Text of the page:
And brought into life all the shapes that confused the
clear space with their marks,
Vain spectres whose vapour escapes, a whirlwind of
ruinous sparks,
No substance have any of these; I have dreamed them in
sickness of lust,
Delirium born of disease-ah, whence was the master,
the "must"
Imposed on the All? is it true, then, that
something in me
Is subject to fate? Are there two, after all,
that can be?
I have brought all that is to an end; for myself am sufficient and sole.
Do I trick myself now? Shall I rend once again this
homologous Whole?
I have stripped every garment from space; I have
strangled the secre of Time,
All being is fled from my face, with Motion's inhibited
rime.
Stiller and stiller I sit, till even Infinity fades;
'Tis an idol-'tis weakness of wit that breeds, in inanity,
shades!
Yet the fullness of Naught I become, the deepest and
steadiest Naught,
Contains in its nature the sum of the functions of being
and thought.
Still as I sit, and destroy all possible trace of the past,
All germ of the future, nor joy nor knowledge alive at the
last,
It is vain, for the Silence is dowered with a nature, the
seed of a name:
Necessity, fearfully flowered with the blossom of possible
Aim.
I am Necessity? Scry Necessity mother of Fate!
And Fate determines me "I"; and I have the Will to create.
Vast is the sphere, but it turns on itself like the pettiest
star.
And I am the looby that learns that all things equally are.
Inscrutable Nothing, the Gods, the cosmos of Fire and
of Mist.
Suns,atoms, the clouds and the clouds ineluctably dare
32
to existI have made the Voyage of Thought, the Voyage of Vision,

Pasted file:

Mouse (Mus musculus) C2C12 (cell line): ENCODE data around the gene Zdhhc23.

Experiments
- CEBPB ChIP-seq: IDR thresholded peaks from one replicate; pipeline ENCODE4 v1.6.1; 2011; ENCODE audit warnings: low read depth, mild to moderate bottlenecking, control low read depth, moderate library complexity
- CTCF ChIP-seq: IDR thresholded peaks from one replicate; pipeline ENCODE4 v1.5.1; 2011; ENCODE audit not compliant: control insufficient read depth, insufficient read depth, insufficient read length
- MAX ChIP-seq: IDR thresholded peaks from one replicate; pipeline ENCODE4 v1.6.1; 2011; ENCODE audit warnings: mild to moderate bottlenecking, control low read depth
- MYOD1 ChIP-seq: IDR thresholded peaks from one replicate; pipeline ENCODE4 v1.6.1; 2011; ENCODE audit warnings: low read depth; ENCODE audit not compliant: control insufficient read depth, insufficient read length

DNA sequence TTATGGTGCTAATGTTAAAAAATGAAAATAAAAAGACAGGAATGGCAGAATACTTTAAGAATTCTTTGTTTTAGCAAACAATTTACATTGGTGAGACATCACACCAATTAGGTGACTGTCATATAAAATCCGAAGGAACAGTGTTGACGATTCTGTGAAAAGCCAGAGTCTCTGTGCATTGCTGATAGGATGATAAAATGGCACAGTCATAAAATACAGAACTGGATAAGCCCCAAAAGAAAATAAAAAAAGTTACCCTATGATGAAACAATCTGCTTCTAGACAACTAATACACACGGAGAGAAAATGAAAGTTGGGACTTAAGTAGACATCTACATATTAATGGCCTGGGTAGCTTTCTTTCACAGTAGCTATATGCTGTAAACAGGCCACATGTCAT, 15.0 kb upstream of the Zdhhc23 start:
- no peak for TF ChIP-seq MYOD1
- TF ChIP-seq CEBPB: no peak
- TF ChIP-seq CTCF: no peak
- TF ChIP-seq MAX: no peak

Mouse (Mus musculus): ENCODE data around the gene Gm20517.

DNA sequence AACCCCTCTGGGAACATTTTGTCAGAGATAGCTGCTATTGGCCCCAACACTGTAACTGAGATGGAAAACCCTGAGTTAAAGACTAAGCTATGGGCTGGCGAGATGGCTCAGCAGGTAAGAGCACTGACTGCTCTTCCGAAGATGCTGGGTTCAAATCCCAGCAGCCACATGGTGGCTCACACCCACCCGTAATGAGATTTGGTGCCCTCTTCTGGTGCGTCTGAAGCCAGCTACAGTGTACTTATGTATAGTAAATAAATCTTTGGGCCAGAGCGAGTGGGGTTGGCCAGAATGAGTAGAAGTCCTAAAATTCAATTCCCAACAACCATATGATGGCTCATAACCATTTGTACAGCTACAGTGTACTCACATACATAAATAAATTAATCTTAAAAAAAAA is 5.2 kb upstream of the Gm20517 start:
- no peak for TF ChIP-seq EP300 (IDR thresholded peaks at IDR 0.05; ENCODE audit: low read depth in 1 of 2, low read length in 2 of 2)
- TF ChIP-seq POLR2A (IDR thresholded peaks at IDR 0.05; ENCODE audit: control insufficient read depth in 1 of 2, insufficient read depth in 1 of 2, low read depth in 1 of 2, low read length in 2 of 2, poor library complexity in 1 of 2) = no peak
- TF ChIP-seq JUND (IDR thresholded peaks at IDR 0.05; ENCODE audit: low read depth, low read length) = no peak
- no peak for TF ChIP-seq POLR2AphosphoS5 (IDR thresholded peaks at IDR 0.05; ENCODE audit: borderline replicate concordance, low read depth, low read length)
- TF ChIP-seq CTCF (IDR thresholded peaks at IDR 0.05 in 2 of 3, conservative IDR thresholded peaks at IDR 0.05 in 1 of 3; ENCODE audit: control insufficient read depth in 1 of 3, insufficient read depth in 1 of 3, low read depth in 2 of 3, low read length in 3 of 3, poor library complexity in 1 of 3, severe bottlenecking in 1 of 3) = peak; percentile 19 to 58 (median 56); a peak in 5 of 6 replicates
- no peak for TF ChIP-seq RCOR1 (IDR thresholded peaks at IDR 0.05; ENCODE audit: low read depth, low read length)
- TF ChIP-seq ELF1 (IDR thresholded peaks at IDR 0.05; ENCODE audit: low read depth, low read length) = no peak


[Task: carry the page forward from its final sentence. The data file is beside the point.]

I swam
To the heart of the Ocean of Naught from the source of
the Spring of I am:
I know myself wholly the brother alike of the All and the
One;
I know that all things are each other, that their sum and
their substance is None;
But the knowledge itself can excel, its fulness hath broken
its bond;
All's Truth, and all's falsehood as well, and-what of the
region beyond?
So, still though I sit, as for ever, I stab to the heart of my
spine;
I destroy the last seed of endeavour to seal up my soul
in the shrine
Of Silence, Eternity, Peace; I abandon the Here and the
Now;
I cease from the effort to cease; I absolve the dead I from
its Vow,
I am wholly content to be dust, whether that be a mote
or a star,
To live and to love and to lust, acknowledge what seem
for what are,
Not to care what I am, if I be, whence I came, whither go,
how I thrive,
If my spirit be bound or be free, save as Nature contrive.
What I am, that I am, 'tis enough. I am part of a glorious
game.
Am I cast for madness or love? I am cast to esteem them
the same.
Am I only a dream in the sleep of some butterfly?
Phantom of fright
Conceived, who knows how, or how deep, in the measureless womb of the night?
I imagine impossible thought, metaphysical voids that
beget
Ideas intagible wrought to things less conceivable yet.
It may be. Little I reck -but, assume the existence of
earth.
Am I born to be hanged by the neck, a curse from the
33
hour of my birth?
Am I born to abolish man's guilt? His horrible heritage,
awe?
Or a seed in his wantoness spilt by a jester? I care not
a straw,
For I understand Do what thou wilt; and that is the whole
of the Law.
~ Aleister Crowley,
268: The Priestess Of Panormita
Hear me, Lord of the Stars!
For thee I have worshipped ever
With stains and sorrows and scars,
With joyful, joyful endeavour.
Hear me, O lily-white goat!
O crisp as a thicket of thorns,
With a collar of gold for Thy throat,
A scarlet bow for Thy horns!
Here, in the dusty air,
I build Thee a shrine of yew.
All green is the garland I wear,
But I feed it with blood for dew!
After the orange bars
That ribbed the green west dying
Are dead, O Lord of the Stars,
I come to Thee, come to Thee crying.
The ambrosial moon that arose
With breasts slow heaving in splendour
Drops wine from her infinite snows.
Ineffably, utterly, tender.
O moon! ambrosial moon!
Arise on my desert of sorrow
That the Magical eyes of me swoon
With lust of rain to-morrow!
Ages and ages ago
I stood on the bank of a river
Holy and Holy and holy, I know,
For ever and ever and ever!
A priest in the mystical shrine
I muttered a redeless rune,
Till the waters were redder than wine
In the blush of the harlot moon.
I and my brother priests
Worshipped a wonderful woman